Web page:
On Tuesday, 26th November 2019, the upper house of the Indian Parliament passed the Trans Persons Protection of Rights Bill, despite protests from the opposition, and more importantly, from the trans communities.
The Trans Bill has been controversial since it was first proposed and introduced in 2016. Activists have criticised the bill, arguing that it had no representation or say from the transgender communities and will contribute to discrimination, stigma and further transphobia, only this time it will be supported by law. In our latest Scratching the Surface, we talk about the various aspects of the Bill, where it went wrong and why we need to #StopTransBill2019.
The Trans Communities had next to no laws supporting or even recognising them, until the historical 2014 NALSA judgement, that recognised transgender individuals, as the third gender for the first time in over two centuries, and acknowledged their right to self-identification.
The Trans Persons Protection of Rights Bill directly violates the NALSA judgement of 2014, that advocates for self- identification. It requires trans people to be ‘certified’ by the district magistrate to have their identity recognised. Moreover, if a person is to change their preferred gender to male or female, they would need to show proof of SRS. And in case the individual is denied the certificate, the Bill mentions no provisions for an appeal or review of the decision.
By categorising trans persons as socially and educationally backward classes, the Bill does not allow for reservation in education, healthcare and employment. These opportunities are essential since they’re denied to most transgender people due to financial issues and general discrimination.
While the bill has a separate definition of intersex persons, it, brings them under the definition of transgender persons, thereby violating their right to self-identify and conflating sex and gender. This shows a flawed understanding of trans people in the bill and continued marginalisation of intersex persons and their concerns.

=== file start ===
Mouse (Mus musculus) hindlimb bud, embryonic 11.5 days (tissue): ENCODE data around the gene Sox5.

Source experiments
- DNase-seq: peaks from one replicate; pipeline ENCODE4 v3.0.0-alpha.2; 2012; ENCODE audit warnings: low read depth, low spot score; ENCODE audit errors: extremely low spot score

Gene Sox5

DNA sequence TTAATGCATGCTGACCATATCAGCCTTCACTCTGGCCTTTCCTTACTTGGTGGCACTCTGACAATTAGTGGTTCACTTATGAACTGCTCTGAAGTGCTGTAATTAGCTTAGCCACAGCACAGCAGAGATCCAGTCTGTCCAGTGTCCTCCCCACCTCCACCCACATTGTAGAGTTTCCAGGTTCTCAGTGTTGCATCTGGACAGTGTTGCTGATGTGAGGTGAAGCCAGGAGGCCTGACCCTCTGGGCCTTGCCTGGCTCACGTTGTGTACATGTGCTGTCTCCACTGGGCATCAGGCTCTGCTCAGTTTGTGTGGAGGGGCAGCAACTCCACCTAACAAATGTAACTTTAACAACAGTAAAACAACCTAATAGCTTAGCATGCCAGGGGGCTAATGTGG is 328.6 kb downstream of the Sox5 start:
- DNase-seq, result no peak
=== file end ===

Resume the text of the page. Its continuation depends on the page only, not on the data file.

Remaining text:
Despite many transgender persons separating from their biological families, and living with chosen families in safe spaces, the bill requires the court order to decide where a trans child will live — either with biological family or the community family.
The bill lays down 8 grounds under which transgender individuals cannot be discriminated against. However, it doesn’t clearly define discrimination, nor layout what the penalities of discriminating against a trans person would be. Concerns raised by trans activists included lack of enforcing authority, no remedial measures for survivors of discrimination and no defined punitive measures against the violators.
Additionally, any kind of violence towards a trans person is punishable by a maximum term of only 2 years.
Despite protests by the opposition and trans communities, the Trans Bill was also passed by the Rajya Sabha on Tuesday, 26th November 2019. It has been unequivocally rejected as being transphobic and regressive.
Transgender persons must be recognised without the surveillances of medical diagnosis and district magistrates, and without forms of stereotypical certification or the intrusion of arbitrary institutions that refuse their right to self-identity.